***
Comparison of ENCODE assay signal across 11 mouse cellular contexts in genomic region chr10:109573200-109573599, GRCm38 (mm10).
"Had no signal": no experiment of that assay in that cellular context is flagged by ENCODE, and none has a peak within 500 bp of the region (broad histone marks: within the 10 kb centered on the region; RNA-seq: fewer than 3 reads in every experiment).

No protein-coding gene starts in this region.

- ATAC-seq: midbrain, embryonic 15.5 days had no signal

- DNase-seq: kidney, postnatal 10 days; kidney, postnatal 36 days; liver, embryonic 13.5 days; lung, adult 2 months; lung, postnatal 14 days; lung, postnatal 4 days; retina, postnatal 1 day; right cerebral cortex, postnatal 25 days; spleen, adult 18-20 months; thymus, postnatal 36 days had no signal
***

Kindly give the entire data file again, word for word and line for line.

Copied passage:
Comparison of ENCODE assay signal across 11 mouse cellular contexts in genomic region chr10:109573200-109573599, GRCm38 (mm10).
"Had no signal": no experiment of that assay in that cellular context is flagged by ENCODE, and none has a peak within 500 bp of the region (broad histone marks: within the 10 kb centered on the region; RNA-seq: fewer than 3 reads in every experiment).

No protein-coding gene starts in this region.

- ATAC-seq: midbrain, embryonic 15.5 days had no signal

- DNase-seq: kidney, postnatal 10 days; kidney, postnatal 36 days; liver, embryonic 13.5 days; lung, adult 2 months; lung, postnatal 14 days; lung, postnatal 4 days; retina, postnatal 1 day; right cerebral cortex, postnatal 25 days; spleen, adult 18-20 months; thymus, postnatal 36 days had no signal